Traditional blood pressure monitors are not the only way to determine your levels – so what’s the future for tracking blood pressure?
If you have recently paid a visit to your doctor, you’re probably familiar with the traditional way of measuring blood pressure. It involves wrapping a cuff around your upper arm, it inflates, and then deflates while it shows a reading.
While this method has been effective for years, some people are using technology to change how blood pressure measurement works. These new ideas are looking to make it easier and more convenient to read blood pressure.
Finding new and effective ways to take these readings is necessary as millions of people don’t even know they have hypertension. Hypertension (high blood pressure) often shows up with no symptoms and is a significant factor in developing heart disease.
Moreover, some people experience different blood pressure readings at home than at the doctor’s office. One phenomenon is called “masked” hypertension, which is when your readings are normal at the doctor’s but elevated at home.
Conversely, the “white coat hypertension” phenomenon is the complete opposite and readings are higher at the doctor’s office. According to a recent study, people experiencing this phenomenon are two times as likely to die from heart disease than those with normal blood pressure.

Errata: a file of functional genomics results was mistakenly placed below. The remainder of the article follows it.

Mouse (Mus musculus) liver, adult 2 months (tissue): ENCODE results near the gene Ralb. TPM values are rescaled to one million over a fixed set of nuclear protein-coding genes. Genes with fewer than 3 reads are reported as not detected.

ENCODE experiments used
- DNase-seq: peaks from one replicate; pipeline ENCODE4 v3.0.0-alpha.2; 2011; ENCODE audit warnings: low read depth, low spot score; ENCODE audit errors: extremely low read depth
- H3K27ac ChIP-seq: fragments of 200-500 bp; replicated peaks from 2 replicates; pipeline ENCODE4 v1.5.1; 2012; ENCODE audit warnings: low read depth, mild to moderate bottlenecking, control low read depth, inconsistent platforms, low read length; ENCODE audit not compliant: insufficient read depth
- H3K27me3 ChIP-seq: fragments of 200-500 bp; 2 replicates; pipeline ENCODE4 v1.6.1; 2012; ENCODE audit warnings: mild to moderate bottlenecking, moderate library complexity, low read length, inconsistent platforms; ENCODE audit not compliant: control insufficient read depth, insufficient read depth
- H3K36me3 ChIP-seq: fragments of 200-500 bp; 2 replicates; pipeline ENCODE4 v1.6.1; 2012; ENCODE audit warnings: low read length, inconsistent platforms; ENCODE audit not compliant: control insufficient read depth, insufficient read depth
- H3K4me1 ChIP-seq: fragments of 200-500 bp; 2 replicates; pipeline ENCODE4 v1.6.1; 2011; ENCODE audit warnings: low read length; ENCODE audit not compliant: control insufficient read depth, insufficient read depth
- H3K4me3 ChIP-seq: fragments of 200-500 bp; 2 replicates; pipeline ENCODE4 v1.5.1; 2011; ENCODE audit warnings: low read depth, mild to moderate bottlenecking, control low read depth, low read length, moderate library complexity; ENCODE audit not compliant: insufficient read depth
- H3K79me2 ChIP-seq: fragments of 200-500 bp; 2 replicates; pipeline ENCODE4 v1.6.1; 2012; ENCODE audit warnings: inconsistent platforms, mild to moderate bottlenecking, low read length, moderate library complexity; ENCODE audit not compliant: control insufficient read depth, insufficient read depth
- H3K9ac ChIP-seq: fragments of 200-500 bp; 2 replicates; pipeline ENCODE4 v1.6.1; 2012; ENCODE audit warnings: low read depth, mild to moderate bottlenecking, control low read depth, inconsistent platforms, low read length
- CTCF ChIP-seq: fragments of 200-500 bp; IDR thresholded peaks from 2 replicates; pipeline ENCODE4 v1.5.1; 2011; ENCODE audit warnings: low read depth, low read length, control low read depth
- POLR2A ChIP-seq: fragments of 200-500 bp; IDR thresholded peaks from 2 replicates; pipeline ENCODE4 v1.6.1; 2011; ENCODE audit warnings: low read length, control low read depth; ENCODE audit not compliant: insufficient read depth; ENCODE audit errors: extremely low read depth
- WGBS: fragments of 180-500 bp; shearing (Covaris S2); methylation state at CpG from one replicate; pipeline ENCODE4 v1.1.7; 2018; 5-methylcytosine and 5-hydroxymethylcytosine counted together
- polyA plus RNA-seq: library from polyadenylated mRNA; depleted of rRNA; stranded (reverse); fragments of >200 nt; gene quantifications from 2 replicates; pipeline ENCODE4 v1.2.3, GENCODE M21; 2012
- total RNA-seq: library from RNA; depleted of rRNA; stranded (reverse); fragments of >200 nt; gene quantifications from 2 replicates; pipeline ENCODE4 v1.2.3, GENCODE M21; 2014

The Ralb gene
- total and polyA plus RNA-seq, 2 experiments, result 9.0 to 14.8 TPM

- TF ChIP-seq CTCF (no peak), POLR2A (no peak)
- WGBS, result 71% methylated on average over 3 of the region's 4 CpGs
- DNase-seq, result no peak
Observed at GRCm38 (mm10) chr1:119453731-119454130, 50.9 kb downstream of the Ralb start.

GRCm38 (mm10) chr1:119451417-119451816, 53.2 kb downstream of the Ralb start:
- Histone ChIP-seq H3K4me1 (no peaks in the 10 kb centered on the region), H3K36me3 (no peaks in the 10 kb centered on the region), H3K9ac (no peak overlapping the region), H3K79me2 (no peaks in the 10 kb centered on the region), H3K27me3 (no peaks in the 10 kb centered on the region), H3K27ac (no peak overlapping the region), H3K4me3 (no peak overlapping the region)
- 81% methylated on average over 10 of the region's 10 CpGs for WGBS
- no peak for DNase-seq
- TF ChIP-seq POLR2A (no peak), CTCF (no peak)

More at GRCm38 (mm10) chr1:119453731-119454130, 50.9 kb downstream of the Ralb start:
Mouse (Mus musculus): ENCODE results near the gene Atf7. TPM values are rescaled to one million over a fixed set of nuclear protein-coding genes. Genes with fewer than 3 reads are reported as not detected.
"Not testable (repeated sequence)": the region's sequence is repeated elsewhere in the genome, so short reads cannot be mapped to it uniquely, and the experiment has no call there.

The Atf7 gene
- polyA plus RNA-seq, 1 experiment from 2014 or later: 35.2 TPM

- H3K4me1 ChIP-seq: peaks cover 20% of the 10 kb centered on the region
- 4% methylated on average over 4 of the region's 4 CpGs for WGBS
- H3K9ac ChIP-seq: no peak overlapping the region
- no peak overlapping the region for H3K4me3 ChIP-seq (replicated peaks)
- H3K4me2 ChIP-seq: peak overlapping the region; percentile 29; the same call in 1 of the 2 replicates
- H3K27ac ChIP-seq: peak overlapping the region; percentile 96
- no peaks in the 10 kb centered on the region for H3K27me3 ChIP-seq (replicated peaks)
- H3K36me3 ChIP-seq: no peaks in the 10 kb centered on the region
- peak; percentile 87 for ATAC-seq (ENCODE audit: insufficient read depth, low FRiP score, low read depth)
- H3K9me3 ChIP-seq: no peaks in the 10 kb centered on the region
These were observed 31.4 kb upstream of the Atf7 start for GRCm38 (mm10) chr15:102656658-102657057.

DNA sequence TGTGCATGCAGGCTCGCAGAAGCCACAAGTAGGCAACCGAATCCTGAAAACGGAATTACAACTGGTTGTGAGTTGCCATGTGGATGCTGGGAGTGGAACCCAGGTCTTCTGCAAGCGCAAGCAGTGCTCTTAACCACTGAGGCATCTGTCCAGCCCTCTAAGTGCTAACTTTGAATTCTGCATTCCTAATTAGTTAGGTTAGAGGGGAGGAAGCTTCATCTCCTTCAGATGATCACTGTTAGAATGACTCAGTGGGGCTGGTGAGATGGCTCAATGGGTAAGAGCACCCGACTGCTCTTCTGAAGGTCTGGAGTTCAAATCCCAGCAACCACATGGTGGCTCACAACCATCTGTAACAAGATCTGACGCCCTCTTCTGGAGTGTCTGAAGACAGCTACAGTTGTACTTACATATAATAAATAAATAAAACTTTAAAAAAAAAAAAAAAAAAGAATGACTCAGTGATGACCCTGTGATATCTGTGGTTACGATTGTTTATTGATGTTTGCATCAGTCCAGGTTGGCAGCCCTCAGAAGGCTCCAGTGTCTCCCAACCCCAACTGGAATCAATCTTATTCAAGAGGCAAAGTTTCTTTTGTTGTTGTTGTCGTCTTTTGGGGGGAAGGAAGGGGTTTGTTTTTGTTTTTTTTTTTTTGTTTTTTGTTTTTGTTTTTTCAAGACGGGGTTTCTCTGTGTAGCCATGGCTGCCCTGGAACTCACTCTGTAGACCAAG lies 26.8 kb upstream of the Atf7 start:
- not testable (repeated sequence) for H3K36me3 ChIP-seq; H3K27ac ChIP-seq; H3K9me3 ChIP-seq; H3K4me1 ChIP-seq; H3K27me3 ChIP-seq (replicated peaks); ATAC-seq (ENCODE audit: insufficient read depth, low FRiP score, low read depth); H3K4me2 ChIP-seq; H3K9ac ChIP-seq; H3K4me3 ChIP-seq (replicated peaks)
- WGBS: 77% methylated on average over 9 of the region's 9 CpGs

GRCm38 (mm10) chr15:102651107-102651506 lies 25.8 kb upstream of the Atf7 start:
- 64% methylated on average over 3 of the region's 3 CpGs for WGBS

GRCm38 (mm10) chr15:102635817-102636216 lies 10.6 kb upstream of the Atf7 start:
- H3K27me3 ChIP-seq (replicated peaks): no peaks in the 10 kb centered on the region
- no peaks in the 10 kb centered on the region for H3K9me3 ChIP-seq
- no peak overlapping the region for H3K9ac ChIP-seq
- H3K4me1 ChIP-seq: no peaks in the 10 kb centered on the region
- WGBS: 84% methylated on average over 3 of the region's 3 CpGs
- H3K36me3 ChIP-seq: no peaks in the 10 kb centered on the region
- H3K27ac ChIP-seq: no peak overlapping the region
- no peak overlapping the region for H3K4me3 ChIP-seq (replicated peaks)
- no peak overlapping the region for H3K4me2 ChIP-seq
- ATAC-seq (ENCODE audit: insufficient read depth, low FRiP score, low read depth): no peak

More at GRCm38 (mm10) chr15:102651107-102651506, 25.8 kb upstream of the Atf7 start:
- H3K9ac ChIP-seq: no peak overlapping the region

Jordana B. Cohen, MD, MSCE, an assistant professor in the division of Renal-Electrolyte and Hypertension, sees potential in new devices – but with a note: “The most important component is accuracy because if the readings aren’t accurate, the device isn’t providing any value,” Cohen said.
New “Smart” Devices
According to a June 2019 article by Forbes, Under Armour filed a patent for shoes that can read blood pressure. One sneaker model would connect to another wearable device that could measure blood pressure.
Another new product that changes how to read blood pressure is a face-scanning app. According to the American Heart Association (AHA), researchers are finding ways to read blood pressure through selfies.
The app works by allowing digital optical sensors in the phone to extract and determine blood flow patterns. “Cuff-based blood pressure measuring devices… are inconvenient and uncomfortable,” said Kang Lee, PhD, the study’s lead author.
However, while the potential for these innovative devices exists, they are not quite ready for market just yet. More research and development is necessary for these future products to become accurate and available in the present.
Measuring Blood Pressure Accurately
While it’s exciting to see what technology can bring to blood pressure measurement, accuracy should always be the top concern. “It’s important to empower patients to be more involved in their own healthcare,” Cohen said. “But if it’s not accurate, there’s no value in it.”
After buying an at-home blood pressure monitor, take it to your doctor so they can check to make sure it’s accurate. Moreover, these devices may not be as accurate with pregnant women or those with atrial fibrillation.
Measuring your blood pressure accurately is essential to decreasing the risk of high blood pressure. If you’re looking for ways to lower your blood pressure, try L-arginine Plus – an effective and safe circulation supplement.